Bubbles in Experimental Asset Markets: Irrational Exuberance No More



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Bubbles in Experimental Asset Markets:

Irrational Exuberance No More
Lucy F. Ackert*

Department of Economics and Finance

Michael J. Coles College of Business

Kennesaw State University

1000 Chastain Road

Kennesaw, Georgia 30144


(770) 423-6111

lucy_ackert@coles2.kennesaw.edu

and

Research Department



Federal Reserve Bank of Atlanta

104 Marietta Street NW

Atlanta, Georgia 30303-2713

Narat Charupat


Michael G. DeGroote School of Business

McMaster University

1280 Main Street West

Hamilton, Ontario, Canada L8S 4M4

(905) 525-9140 ext. 23987

charupat@mcmail.cis.mcmaster.ca
Bryan K. Church

DuPree College of Management

Georgia Tech

Atlanta, Georgia 30332-0520

(404) 894-3907

bryan.church@mgt.gatech.edu
Richard Deaves

Crummer Graduate School of Business

Rollins College

1000 Holt Avenue -- 2722

Winter Park, Florida 32789-4499

(407) 646-1512

rdeaves@rollins.edu

and


Michael G. DeGroote School of Business

McMaster University

1280 Main Street West

Hamilton, Ontario, Canada L8S 4M4

March 2001
* Corresponding author. The views expressed here are those of the authors and not necessarily those of the Federal Reserve Bank of Atlanta or the Federal Reserve System. Financial support of the Federal Reserve Bank of Atlanta and Social Sciences and Humanities Research Council of Canada is gratefully acknowledged. The authors thank Steve Karan and Sule Korkmaz for research assistance, Steve Bendo and Sanjay Srivastava for technical assistance, and Charles Holt, Ann Gillette, Ferd Levy, and Ed Maberly for helpful comments.
Bubbles in Experimental Asset Markets:

Irrational Exuberance No More
Abstract
The robustness of bubbles and crashes in markets for finitely-lived assets is perplexing. This paper reports the results of experimental asset markets in which participants trade two assets. In some markets, price bubbles form. In these markets, traders will pay even higher prices for the asset with lottery characteristics, i.e., a claim on a large, unlikely payoff. However, institutional design has a significant impact on deviations in prices from fundamental values, particularly for an asset with lottery characteristics. Price run-ups and crashes are moderated when traders finance purchases of the assets themselves and are allowed to short sell.
Keywords: Bubbles, asset markets, laboratory experiments, rational expectations
JEL: C92, G14 JEL: C92, G14
Bubbles in Experimental Asset Markets:

Irrational Exuberance No More

One of the most striking results from experimental asset markets is the tendency of asset prices to bubble above fundamental value and subsequently crash. Explaining the price pattern is a challenge. Yet extreme price movements, at odds with any reasonable economic explanation, are documented throughout history. Examples include the Dutch tulip mania (1634-1637), the Mississippi bubble (1719-1720), and the stock market boom and crash of the 1920s (see e.g., Kindelberger (1989), Garber (1990), White (1990)). More recently, in a speech made on December 5, 1996, Federal Reserve Chairman Alan Greenspan expressed concern that stock prices are inflated by “irrational exuberance.”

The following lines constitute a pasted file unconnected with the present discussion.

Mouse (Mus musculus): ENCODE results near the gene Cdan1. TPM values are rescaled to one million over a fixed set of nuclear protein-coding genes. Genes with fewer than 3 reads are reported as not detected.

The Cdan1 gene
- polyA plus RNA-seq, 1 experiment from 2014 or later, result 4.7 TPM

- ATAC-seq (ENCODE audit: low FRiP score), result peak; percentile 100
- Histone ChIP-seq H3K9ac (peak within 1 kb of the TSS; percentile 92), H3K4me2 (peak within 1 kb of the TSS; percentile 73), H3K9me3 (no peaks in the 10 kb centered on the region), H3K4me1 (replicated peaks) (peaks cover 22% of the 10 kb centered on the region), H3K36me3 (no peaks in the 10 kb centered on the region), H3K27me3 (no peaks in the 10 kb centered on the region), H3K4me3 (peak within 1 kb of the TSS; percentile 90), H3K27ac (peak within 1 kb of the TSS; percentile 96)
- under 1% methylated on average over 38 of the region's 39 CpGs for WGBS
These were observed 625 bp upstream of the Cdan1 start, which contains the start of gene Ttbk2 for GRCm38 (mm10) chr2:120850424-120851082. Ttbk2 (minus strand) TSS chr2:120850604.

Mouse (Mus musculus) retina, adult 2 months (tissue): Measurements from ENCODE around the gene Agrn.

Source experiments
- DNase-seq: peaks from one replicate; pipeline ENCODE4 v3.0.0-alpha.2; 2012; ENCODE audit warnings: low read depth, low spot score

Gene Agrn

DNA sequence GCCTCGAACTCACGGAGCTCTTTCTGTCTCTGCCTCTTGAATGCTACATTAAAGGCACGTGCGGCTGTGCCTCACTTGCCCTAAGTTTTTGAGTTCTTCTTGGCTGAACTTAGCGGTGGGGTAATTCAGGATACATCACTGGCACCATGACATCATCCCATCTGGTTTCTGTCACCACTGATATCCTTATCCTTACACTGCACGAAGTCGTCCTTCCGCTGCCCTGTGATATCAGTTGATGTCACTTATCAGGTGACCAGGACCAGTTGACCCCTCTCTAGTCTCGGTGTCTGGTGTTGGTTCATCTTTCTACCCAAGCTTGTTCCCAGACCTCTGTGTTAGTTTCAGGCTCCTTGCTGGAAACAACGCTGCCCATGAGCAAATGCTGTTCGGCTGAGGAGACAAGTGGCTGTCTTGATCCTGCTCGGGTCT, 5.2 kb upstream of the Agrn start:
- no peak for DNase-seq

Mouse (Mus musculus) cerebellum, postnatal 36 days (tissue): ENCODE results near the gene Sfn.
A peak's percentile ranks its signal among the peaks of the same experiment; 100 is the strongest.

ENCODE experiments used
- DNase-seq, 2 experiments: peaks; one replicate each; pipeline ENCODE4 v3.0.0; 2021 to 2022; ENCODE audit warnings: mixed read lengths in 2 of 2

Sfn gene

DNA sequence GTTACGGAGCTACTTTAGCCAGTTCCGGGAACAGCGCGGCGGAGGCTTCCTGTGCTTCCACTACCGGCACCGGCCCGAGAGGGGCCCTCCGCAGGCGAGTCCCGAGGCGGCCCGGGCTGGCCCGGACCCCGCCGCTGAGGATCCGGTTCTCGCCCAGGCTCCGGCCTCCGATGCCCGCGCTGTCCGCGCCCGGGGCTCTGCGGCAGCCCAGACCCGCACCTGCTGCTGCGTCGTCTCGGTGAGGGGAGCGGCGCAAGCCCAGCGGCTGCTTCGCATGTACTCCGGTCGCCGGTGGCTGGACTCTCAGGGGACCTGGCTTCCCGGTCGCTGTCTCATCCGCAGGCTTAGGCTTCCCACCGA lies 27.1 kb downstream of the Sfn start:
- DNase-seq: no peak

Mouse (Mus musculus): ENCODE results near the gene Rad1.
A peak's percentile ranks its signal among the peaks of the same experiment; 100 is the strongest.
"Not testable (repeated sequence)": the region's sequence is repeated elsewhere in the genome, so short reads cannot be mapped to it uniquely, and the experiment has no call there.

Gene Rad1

Much of the current debate over rational valuation centers largely on internet-related companies. Though recently downward price adjustments have been observed, stock prices for many of these so-called dot-coms have increased at incredible rates despite mounting accounting losses. Price to earnings multiples for some dot-coms (or price to revenues when earnings are negative) are as high as several hundred to one, something unheard of just a decade ago. Chairman Greenspan speculates that the observed price behavior might reflect a lottery effect. Market participants are willing to pay a premium for some stocks because, though the chance is small, a very significant payoff is possible.

This paper reports the results of experimental asset markets designed to examine whether asset prices reflect a lottery premium. The results indicate that traders will pay a premium for a claim on a large payoff, even if the payoff is unlikely. In addition, this study re-examines whether institutional design impacts upward deviations in prices from fundamental values. Unlike previous research that documents the robustness of bubbles formation, price run-ups and crashes are not observed when traders are not permitted to finance purchases with borrowed funds but are allowed to short sell the assets.





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